the chute is the boss
May 8, 2009
Some days you’re the hammer, some days you’re the nail. Some days you’re whatever someone is hammering the nail into. Some days you’re Mark, and it’s more like you’re sliding backwards down a frozen snowfield, bouncing off of frozen avalanche debris. Ouch.
Me n Mark n Rob tried to hike up Little Pine couloir early this morning. I did this chute last May, and it was delicious. I’ve since decided to make Little Pine my season ending punctuation mark. Well, it punctuated us all right.
The usual rule for late Spring backcountry skiing is get out early, go home early, to avoid the dangerous wet slide conditions that you get when the snow really heats up. The idea is, hike up when it’s frozen, ski down as it softens, but get off before it goes all mushy.
Unfortunately, Little Pine mushed some time back, and put a largish avalanche debris pile below the narrow choke 1/3 of the way up. And, um, the debris pile subsequently froze solid, leaving frozen boulders and scoured luge runs where the debris ran.
Mark n Rob and I all own ice axes and crampons. Except, today we didn’t think we’d need them, since we were just booting straight up 3,000 feet, and skiing down, a pretty non-technical chute. When it’s all filled in. Which it wasn’t.
As we climbed through the lower debris pile, it became clear that the ski out would be a nightmare. The overnight temperature got much lower than we expected, and the daytime high was going to be much lower than we expected, meaning the snow started absolutely frozen, and softened imperceptibly as we got back in the car. And the higher and steeper it got, the sketchier it got, since, without axe or crampon, our kick steps were all held us to the snow.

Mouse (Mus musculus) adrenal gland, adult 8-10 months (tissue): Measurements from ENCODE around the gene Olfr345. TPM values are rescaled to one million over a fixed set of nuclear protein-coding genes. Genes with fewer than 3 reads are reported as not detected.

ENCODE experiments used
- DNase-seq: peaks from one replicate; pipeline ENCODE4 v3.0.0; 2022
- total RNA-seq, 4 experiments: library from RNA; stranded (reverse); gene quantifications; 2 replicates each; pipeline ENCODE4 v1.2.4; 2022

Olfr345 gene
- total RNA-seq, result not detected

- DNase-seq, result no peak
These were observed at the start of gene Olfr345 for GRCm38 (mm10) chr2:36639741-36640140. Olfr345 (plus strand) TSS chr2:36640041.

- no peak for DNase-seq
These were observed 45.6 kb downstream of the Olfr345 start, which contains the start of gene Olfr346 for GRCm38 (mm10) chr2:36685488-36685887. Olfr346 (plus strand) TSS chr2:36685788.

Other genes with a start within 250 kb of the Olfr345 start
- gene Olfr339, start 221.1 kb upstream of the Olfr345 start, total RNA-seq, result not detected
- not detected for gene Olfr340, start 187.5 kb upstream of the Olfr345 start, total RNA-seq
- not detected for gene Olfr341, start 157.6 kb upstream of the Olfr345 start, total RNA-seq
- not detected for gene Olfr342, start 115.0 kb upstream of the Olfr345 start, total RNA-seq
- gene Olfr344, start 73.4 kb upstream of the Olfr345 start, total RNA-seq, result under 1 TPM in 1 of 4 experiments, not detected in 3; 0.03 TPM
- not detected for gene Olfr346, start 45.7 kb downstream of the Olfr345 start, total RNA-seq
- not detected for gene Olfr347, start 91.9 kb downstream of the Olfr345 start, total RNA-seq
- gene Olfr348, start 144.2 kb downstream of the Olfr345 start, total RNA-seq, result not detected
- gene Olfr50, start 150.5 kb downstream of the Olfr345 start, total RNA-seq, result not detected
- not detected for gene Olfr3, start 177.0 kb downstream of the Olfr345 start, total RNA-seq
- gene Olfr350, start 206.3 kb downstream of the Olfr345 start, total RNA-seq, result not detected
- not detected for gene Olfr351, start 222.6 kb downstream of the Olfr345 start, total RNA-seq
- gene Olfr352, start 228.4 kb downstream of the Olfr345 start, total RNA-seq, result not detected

Mark at the start:
Rob at the start (his eyes look like they know something bad is coming, don’t they?):
Here’s the kind of angle you’d get from a horror movie, to let you know, something wicked this way comes:
We got to the rock band, and by then we were all pretty much agreed that we wouldn’t be skiing Little Pine today, or even going to the top half. We are just beaters, anyway, not mountaineers, and generally we have a pretty low tolerance for risk. But Rob somehow got up and over the rock band to confirm that above was as frozen and exposed as below. And then he had to come back down.
Here, a thin patina of brittle snow clings to some rocks, and would break off if you kick-stepped too vigorously.
I don’t have a picture of it, since all I could do was stare with horror, but this is looking down at Mark after his kick step broke off and he slid about 100 yards down a frozen luge run, bouncing off of frozen debris all the way down. Mark claims he doesn’t bruise. I’m pretty sure we’ll be putting that theory to the test this weekend.
Mark didn’t move for a while, since he couldn’t unclench. I think his testicles exchanged sides for a while. It takes a good whack to get those babies back in place.
Here’s Rob, trying to down-climb a frozen wall by kicking his plastic boots into the “snow.”
He was understandably cautious. Wherever there was broken debris, the footholds weren’t so bad. But crossing the scoured out avalanche runs left us a bit gripped.
We had worked hard enough for little enough that we skied the frozen crap on the apron, just to show that chute who’s boss.
Oh hell, who am I kidding? The chute is boss.